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Readers maintain and act on uncertainty about past linguistic input: Evidence from eye movements Roger Levy Klinton Bicknell Tim Slattery Keith Rayner.

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Presentation on theme: "Readers maintain and act on uncertainty about past linguistic input: Evidence from eye movements Roger Levy Klinton Bicknell Tim Slattery Keith Rayner."— Presentation transcript:

1 Readers maintain and act on uncertainty about past linguistic input: Evidence from eye movements Roger Levy Klinton Bicknell Tim Slattery Keith Rayner UC San Diego CUNY Sentence Processing Conference 26 March 2009 ?

2 Incrementality and Rationality Online sentence comprehension is hard But lots of information sources can be usefully brought to bear to help with the task Therefore, it would be rational for people to use all the information available, whenever possible This is what incrementality is We have lots of evidence that people do this often “Put the apple on the towel in the box.” (Tanenhaus et al., 1995)

3 Grammar  Word modularity? Probabilistic models are good at capturing this use of evidential information (Jurafsky, 1996; Crocker & Brants, 2000; Hale, 2001; Levy, 2008) the horse raced good agent the criminal arrested bad agent (McRae et al., 1998)

4 Grammar  Word modularity? (II) But implicit modularity assumption: decisions made during word recognition aren’t subject to revision Caveat: It’s clear that prior context can affect the recognition process for newly perceived words… He swept the flour… The baker needed more flour… …but in most models, the outcome of word recognition is “just a word” Misperceived more often as floor (Slattery, submitted) the horse raced

5 Grammar  Word modularity? (III) This partition between word-level and sentence level analysis could be real (Fodor, 1983) Or, it could be a practical modeling simplification In this talk, we use eye-tracking data to suggest that it is indeed a practical simplification We argue: Readers retain residual uncertainty in their beliefs about the identities of words already read Readers change these beliefs on the basis of these words’ consistency with subsequent input Readers rapidly act on these changes via regressive eye movements We use local-coherence sentences (Tabor et al., 2004; Konieczny & Mueller, 2007) to show this

6 The puzzle of local coherences Try to understand this sentence: (a) The coach smiled at the player tossed the frisbee. …and contrast this with: (b) The coach smiled at the player thrown the frisbee. (c) The coach smiled at the player who was thrown the frisbee. (d) The coach smiled at the player who was tossed the frisbee. Readers boggle at “tossed” in (a), but not in (b-d) (Tabor et al., 2004) RT spike in (a)

7 Why is tossed/thrown interesting? As with classic garden-paths, part-of-speech ambiguity leads to misinterpretation The horse raced past the barn…fell But now context “should” rule out the garden path: The coach smiled at the player tossed… A challenge for fully incremental probabilistic models: failure to condition on relevant context verb? participle? verb? participle?

8 Local coherences from uncertain input? Levy (2008) suggested that local coherences could arise from presence of “near-neighbor” sentences… Hypothesis: the boggle at “tossed” involves what the comprehender wonders whether she might have seen Levy (2008) quantified this boggle as the size of change in the probability distribution over earlier contexts (Error Identification Signal, or EIS) Any of these changes makes tossed a main verb!!! The coach smiled at the player tossed the frisbee (as?) (and?) (who?) (that?) (who?) (that?) (and?) new distributionold distribution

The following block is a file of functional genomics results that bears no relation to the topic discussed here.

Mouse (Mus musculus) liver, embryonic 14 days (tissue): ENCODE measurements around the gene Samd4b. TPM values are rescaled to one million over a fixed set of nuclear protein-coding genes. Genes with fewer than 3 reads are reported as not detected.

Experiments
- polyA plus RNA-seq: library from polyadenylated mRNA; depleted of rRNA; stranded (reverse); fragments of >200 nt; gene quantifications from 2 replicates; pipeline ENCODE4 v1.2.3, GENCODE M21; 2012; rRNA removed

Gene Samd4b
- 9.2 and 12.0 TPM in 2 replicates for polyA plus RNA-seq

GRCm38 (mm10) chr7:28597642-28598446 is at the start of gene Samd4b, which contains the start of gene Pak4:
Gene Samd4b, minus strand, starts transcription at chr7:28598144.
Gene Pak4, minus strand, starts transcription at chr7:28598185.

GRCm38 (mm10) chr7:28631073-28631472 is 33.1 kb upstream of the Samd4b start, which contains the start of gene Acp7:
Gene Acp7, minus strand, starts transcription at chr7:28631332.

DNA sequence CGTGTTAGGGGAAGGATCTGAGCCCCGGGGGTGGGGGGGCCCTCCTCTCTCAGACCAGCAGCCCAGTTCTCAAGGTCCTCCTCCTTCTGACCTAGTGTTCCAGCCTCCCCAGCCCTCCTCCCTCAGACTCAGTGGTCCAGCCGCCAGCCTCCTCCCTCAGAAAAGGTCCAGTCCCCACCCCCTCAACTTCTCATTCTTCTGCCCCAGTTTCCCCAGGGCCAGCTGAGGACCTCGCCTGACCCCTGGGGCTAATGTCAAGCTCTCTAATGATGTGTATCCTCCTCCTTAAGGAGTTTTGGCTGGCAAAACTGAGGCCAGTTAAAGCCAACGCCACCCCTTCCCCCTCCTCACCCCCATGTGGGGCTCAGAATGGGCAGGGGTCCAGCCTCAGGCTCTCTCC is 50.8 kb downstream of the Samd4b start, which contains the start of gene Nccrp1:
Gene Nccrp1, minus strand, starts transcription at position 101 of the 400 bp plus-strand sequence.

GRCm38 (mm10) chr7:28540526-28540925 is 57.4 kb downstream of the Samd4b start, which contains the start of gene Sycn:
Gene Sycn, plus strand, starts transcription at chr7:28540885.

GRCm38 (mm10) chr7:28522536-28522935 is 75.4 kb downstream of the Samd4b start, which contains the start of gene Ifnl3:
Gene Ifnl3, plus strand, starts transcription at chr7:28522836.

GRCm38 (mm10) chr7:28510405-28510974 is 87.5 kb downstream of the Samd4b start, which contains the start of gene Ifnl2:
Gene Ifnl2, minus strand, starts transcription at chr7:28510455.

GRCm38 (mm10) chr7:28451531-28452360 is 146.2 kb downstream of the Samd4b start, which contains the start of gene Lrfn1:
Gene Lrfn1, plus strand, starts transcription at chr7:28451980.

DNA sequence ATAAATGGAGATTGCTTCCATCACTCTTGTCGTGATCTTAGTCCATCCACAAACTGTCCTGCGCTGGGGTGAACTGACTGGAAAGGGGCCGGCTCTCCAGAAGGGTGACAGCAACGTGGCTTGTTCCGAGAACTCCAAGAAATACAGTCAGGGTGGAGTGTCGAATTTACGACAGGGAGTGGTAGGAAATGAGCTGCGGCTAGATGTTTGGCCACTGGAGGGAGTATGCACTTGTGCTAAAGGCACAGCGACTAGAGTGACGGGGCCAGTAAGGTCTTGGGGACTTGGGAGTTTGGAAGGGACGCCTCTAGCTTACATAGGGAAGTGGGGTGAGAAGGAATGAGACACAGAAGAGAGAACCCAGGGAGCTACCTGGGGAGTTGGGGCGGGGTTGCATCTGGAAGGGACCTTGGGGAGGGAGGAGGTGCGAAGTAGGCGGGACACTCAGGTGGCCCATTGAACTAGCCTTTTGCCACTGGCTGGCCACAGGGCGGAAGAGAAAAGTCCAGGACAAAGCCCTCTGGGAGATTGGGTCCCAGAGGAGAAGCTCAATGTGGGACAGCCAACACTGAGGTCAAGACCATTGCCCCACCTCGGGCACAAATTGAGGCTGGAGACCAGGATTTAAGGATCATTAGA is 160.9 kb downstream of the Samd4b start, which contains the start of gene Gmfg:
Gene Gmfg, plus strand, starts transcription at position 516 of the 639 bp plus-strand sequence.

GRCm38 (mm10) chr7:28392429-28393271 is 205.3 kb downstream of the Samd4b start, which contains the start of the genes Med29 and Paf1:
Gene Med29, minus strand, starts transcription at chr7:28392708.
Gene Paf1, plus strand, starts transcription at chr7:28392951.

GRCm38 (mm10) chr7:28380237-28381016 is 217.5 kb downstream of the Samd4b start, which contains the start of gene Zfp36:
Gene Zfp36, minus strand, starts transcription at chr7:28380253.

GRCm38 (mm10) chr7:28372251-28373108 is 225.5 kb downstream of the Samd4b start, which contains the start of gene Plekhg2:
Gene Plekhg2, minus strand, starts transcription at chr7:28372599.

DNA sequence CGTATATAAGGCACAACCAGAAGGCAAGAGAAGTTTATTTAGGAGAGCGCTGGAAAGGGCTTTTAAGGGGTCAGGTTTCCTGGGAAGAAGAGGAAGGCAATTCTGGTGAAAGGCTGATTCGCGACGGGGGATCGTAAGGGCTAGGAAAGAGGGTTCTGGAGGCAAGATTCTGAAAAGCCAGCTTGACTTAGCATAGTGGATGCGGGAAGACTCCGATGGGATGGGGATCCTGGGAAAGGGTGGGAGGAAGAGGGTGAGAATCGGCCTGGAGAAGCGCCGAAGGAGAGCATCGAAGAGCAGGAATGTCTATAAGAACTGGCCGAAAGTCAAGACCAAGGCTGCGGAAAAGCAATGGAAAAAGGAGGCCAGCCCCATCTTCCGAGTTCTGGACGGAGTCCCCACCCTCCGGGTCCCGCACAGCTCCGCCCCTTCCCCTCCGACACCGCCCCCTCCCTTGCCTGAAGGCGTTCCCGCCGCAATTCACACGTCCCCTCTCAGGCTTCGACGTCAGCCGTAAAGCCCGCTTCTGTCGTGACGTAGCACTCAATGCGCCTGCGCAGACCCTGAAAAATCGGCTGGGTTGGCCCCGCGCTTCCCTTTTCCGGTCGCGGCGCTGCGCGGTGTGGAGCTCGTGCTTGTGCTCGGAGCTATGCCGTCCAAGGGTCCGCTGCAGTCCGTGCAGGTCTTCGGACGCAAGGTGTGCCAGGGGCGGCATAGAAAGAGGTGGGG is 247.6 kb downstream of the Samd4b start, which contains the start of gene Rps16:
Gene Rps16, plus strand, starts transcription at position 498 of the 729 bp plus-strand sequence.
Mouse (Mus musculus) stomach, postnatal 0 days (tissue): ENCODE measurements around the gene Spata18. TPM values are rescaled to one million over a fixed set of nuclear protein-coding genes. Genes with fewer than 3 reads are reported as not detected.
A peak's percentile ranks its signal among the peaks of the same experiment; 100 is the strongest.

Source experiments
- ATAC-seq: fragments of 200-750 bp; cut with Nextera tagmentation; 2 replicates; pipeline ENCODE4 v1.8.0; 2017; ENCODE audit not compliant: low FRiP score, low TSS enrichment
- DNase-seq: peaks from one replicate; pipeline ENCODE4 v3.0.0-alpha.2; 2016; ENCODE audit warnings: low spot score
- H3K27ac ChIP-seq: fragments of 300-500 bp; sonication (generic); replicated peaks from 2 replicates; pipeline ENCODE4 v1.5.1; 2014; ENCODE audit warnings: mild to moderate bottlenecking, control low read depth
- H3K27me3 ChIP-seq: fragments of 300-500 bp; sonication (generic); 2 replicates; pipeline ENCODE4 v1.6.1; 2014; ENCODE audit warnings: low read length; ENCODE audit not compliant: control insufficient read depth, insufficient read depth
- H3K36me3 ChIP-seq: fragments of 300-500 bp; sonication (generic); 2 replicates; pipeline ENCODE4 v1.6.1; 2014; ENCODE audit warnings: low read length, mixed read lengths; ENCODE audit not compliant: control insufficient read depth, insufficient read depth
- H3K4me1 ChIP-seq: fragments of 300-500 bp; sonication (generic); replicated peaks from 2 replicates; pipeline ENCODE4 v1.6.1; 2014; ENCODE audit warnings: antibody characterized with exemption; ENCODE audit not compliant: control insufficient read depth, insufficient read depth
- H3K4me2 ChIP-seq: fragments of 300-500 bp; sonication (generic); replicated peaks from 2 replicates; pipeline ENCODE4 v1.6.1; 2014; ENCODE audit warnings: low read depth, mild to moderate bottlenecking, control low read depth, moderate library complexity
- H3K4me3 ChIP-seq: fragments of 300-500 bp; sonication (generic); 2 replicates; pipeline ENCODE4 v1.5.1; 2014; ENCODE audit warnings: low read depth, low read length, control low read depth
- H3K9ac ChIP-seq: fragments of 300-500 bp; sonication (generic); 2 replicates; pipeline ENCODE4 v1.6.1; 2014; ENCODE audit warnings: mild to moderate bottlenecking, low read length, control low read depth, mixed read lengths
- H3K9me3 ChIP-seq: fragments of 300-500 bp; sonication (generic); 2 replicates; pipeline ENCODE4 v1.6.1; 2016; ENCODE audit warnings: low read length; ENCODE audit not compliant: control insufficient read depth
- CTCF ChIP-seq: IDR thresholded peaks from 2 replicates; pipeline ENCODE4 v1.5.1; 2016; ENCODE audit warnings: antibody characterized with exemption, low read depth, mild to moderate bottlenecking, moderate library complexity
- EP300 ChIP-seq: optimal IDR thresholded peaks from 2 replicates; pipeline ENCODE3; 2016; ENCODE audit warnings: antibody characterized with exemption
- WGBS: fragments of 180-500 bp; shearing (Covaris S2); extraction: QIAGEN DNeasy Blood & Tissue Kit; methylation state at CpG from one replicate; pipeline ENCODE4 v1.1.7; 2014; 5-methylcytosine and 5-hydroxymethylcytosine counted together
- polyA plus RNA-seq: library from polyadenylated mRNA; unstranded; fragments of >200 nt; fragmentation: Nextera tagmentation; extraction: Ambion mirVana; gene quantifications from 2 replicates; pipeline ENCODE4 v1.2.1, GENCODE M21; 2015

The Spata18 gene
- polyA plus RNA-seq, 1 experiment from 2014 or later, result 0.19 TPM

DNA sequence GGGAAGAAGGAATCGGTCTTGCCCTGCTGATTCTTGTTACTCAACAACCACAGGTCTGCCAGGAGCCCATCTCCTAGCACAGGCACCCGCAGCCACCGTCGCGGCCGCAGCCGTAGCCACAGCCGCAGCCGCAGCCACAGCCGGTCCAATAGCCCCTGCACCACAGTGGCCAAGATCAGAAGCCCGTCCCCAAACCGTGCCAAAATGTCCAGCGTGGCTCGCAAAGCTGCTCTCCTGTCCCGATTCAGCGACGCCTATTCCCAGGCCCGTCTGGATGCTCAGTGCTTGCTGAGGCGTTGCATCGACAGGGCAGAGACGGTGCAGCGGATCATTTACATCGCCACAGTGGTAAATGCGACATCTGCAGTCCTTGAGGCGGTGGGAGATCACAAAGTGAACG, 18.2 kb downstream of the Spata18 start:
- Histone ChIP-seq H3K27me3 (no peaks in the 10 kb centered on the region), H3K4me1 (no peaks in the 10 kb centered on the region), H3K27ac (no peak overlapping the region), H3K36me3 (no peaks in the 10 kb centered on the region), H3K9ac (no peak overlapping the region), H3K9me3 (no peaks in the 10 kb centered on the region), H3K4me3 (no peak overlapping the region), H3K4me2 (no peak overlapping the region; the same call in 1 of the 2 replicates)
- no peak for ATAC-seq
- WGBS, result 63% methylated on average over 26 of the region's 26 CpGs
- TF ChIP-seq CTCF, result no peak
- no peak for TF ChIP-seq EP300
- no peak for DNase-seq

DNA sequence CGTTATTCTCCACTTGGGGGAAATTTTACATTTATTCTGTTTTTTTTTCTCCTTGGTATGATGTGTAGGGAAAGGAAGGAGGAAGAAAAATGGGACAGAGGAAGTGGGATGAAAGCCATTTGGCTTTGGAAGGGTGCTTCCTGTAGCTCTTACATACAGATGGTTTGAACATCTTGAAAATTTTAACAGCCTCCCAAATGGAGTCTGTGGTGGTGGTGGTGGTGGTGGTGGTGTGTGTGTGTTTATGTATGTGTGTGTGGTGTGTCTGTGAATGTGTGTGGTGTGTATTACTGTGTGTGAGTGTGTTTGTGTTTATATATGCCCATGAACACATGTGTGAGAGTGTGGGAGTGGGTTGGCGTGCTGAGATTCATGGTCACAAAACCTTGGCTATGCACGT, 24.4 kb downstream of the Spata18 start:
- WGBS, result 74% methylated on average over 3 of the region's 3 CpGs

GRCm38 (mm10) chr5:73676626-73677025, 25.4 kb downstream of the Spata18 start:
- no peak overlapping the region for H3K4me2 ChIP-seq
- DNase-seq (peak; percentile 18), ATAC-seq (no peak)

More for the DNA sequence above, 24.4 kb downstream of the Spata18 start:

9 The core of the intuition Grammar & input come together to determine two possible “paths” through the partial sentence: tossed is more likely to happen along the bottom path This creates a large shift in belief in the tossed condition thrown is very unlikely to happen along the bottom path As a result, there is no corresponding shift in belief the coach smiled… at (likely) …the player… as/and (unlikely) …the player… tossed thrown (line thickness ≈ probability)

10 Results for classic local-coherence sentence EIS greater for the variant humans boggle more on The coach smiled at the player tossed The coach smiled at the player thrown

11 Near-neighbor manipulation Since the EIS depends on near-neighbor sentences, vary neighborhood of the context? Substituting toward for at should reduce the EIS In free reading, we should see less tendency to regress from tossed when the EIS is small The coach smiled at the player tossed the frisbee (as?) (and?) (who?) (that?) (who?) (that?) (and?) The coach smiled toward the player tossed the frisbee at…thrown at…tossed

12 Model predictions Indeed we do see this behavior predicted in the model: at…tossed at…thrown toward…thrown toward…tossed

13 Experimental design In a free-reading eye-tracking study, we crossed at/toward with tossed/thrown: Prediction: interaction between preposition & ambiguity in some subset of: Early-measure RTs at critical region tossed/thrown First-pass regressions out of critical region Go-past time for critical region Regressions into at/toward The coach smiled at the player tossed the frisbee The coach smiled at the player thrown the frisbee The coach smiled toward the player tossed the frisbee The coach smiled toward the player thrown the frisbee